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I have launched an AWS instance using one of the Ubuntu Server AMIs, successfully logged on with the default user (ubuntu) and key file, installed some stuff, added some users, disconnected and forgot about it for couple of weeks.

Today I discovered that I cannot ssh to it any more, using the same credentials that were ok the first time:

$ ssh -i ~/path/key.pem [email protected]
Connection closed by 1.2.3.4 port 22

$ ssh -v -i ~/path/key.pem [email protected]
OpenSSH_7.6p1 Ubuntu-4ubuntu0.3, OpenSSL 1.0.2n  7 Dec 2017
debug1: Reading configuration data /etc/ssh/ssh_config
debug1: /etc/ssh/ssh_config line 19: Applying options for *
debug1: Connecting to 1.2.3.4 [1.2.3.4] port 22.
debug1: Connection established.
debug1: key_load_public: No such file or directory
debug1: identity file /path/key.pem type -1
debug1: key_load_public: No such file or directory
debug1: identity file /path/key.pem-cert type -1
debug1: Local version string SSH-2.0-OpenSSH_7.6p1 Ubuntu-4ubuntu0.3
debug1: Remote protocol version 2.0, remote software version OpenSSH_7.6p1 Ubuntu-4ubuntu0.3
debug1: match: OpenSSH_7.6p1 Ubuntu-4ubuntu0.3 pat OpenSSH* compat 0x04000000
debug1: Authenticating to 1.2.3.4:22 as 'ubuntu'
debug1: SSH2_MSG_KEXINIT sent
debug1: SSH2_MSG_KEXINIT received
debug1: kex: algorithm: curve25519-sha256
debug1: kex: host key algorithm: ecdsa-sha2-nistp256
debug1: kex: server->client cipher: [email protected] MAC: <implicit> compression: none
debug1: kex: client->server cipher: [email protected] MAC: <implicit> compression: none
debug1: expecting SSH2_MSG_KEX_ECDH_REPLY
debug1: Server host key: ecdsa-sha2-nistp256 SHA256:a/4u6R0qGP4SviSke0OWOOIaSjqymNvexBZDJ+yoOXc
debug1: Host '1.2.3.4' is known and matches the ECDSA host key.
debug1: Found key in /home/user/.ssh/known_hosts:45
debug1: rekey after 134217728 blocks
debug1: SSH2_MSG_NEWKEYS sent
debug1: expecting SSH2_MSG_NEWKEYS
debug1: SSH2_MSG_NEWKEYS received
debug1: rekey after 134217728 blocks
debug1: SSH2_MSG_EXT_INFO received
debug1: kex_input_ext_info: server-sig-algs=<ssh-ed25519,ssh-rsa,rsa-sha2-256,rsa-sha2-512,ssh-dss,ecdsa-sha2-nistp256,ecdsa-sha2-nistp384,ecdsa-sha2-nistp521>
debug1: SSH2_MSG_SERVICE_ACCEPT received
debug1: Authentications that can continue: publickey
debug1: Next authentication method: publickey
debug1: Offering public key: RSA SHA256:nd8gr8BrgC88h1hobmvdNMHOWNmWukYc4L0SJswVolk user@host
debug1: Authentications that can continue: publickey
debug1: Trying private key: /path/key.pem
Connection closed by 1.2.3.4 port 22

So I stopped the instance, detached the volume, and attached the volume to an instance where I am able to log on to. This allows me to mount the volume, access the files and study the ssh configuration and logs.

This is how I discovered that the user account is for some reason locked:

$ cd /path/to/mounted/volume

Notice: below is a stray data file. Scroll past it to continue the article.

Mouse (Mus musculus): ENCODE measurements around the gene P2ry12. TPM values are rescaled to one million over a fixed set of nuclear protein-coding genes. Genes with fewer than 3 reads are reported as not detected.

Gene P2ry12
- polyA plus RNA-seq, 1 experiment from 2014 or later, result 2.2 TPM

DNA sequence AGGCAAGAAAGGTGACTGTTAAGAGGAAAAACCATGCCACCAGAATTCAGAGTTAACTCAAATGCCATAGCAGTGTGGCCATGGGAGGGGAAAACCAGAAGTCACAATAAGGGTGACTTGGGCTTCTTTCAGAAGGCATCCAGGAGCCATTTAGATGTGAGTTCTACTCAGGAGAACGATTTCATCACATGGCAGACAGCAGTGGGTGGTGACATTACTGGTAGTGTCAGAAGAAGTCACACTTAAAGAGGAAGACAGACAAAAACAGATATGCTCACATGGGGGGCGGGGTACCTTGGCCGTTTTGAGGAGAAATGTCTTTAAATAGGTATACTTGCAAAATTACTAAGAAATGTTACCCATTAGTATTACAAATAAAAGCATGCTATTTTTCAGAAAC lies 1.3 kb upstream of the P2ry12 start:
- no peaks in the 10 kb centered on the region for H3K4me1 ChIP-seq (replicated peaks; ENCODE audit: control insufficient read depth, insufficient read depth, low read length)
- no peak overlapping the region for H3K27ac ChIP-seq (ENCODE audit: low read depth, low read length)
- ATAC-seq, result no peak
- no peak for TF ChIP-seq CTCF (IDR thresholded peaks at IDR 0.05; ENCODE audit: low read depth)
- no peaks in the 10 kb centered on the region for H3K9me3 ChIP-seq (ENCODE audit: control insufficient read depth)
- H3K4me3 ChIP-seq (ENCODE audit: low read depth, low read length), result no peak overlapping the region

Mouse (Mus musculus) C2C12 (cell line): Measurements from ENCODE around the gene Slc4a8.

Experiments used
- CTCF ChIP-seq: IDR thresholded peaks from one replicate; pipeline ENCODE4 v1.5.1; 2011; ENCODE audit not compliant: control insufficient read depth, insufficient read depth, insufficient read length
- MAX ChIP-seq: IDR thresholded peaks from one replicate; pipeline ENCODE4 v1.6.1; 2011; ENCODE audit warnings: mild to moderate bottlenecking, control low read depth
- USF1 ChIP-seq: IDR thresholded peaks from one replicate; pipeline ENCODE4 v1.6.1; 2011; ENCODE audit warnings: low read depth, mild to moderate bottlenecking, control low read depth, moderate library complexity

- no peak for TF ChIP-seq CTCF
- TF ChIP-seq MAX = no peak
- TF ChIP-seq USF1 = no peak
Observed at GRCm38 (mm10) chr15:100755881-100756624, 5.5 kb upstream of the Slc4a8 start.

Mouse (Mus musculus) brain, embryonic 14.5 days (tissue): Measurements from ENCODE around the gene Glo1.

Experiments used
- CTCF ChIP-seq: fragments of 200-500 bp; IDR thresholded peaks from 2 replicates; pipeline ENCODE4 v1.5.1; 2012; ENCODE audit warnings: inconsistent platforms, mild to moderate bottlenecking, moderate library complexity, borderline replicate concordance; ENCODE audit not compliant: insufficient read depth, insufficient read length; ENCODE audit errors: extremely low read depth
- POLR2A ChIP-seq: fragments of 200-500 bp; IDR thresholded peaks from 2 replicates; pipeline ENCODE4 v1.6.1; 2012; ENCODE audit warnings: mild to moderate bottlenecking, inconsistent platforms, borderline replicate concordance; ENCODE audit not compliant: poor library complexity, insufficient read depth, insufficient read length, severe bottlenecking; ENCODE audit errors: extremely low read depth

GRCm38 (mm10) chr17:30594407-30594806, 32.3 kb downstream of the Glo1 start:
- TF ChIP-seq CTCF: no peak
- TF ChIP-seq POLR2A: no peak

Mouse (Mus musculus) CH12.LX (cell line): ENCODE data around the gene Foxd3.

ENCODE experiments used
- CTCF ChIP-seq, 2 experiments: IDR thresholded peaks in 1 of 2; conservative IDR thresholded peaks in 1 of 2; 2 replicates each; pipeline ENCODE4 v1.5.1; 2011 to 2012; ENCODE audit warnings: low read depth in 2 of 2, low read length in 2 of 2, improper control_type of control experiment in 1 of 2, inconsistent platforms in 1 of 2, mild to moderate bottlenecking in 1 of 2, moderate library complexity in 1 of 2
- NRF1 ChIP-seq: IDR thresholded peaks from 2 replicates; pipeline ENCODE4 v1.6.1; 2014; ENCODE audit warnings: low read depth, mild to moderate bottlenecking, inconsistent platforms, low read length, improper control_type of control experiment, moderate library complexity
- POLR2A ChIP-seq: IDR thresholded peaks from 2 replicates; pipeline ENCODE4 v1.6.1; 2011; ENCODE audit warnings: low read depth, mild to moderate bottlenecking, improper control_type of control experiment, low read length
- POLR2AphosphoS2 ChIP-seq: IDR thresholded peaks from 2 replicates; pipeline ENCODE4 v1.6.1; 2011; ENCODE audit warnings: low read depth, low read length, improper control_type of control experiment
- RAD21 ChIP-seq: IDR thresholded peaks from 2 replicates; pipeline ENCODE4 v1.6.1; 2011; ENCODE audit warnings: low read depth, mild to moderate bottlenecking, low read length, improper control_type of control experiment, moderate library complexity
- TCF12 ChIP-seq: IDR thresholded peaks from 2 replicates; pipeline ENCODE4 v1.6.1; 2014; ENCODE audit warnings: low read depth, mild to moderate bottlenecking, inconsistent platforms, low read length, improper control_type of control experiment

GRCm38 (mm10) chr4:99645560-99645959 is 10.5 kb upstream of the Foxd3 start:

$ tail var/log/auth.log
Mar 15 13:10:24 sshd[1145]: Server listening on 0.0.0.0 port 22.
Mar 15 13:10:24 sshd[1145]: Server listening on :: port 22.
Mar 15 13:14:09 sshd[1430]: User ubuntu not allowed because account is locked
Mar 15 13:17:01 CRON[1440]: pam_unix(cron:session): session opened for user root by (uid=0)
Mar 15 13:17:01 CRON[1440]: pam_unix(cron:session): session closed for user root
Mar 15 13:26:07 sshd[1473]: User another_user not allowed because account is locked
Mar 15 13:26:07 sshd[1473]: Connection closed by invalid user another_user 212.93.116.117 port 36868 [preauth]
Mar 15 13:27:42 sshd[1475]: Bad protocol version identification '\377\364\377\375\006\033\033' from 212.93.116.117 port 36872
Mar 15 13:28:05 sshd[1476]: User ubuntu not allowed because account is locked
Mar 15 13:36:37 sshd[1145]: Received signal 15; terminating.

When I created another_user and set up key authentication, disabled ssh password login, I forgot to specify non-empty password for it. So it might be a reason why that user is locked. Anyway, I am now looking for a way how to unlock user ubuntu, at least temporarily, to see if that fixes the ssh access problem. But, as you see, I can not use system commands, I need to be able to do it by directly editing of the system files.

1 Answer 1

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It was enough to change one character in one file, to enable the user ubuntu login again:

$ cd /path/to/mounted/volume
$ sudo nano etc/shadow

# Searh for the row that starts with "ubuntu:!"
# Change the "!" to "*", save, exit

After re-attaching the volume to the broken instance and booting it up, it was now possible to log on with the user ubuntu normally. I still have no idea why this user was automatically locked. Regarding the other user that was created, I assume it was locked because it had empty password, but I have no reference to prove it.

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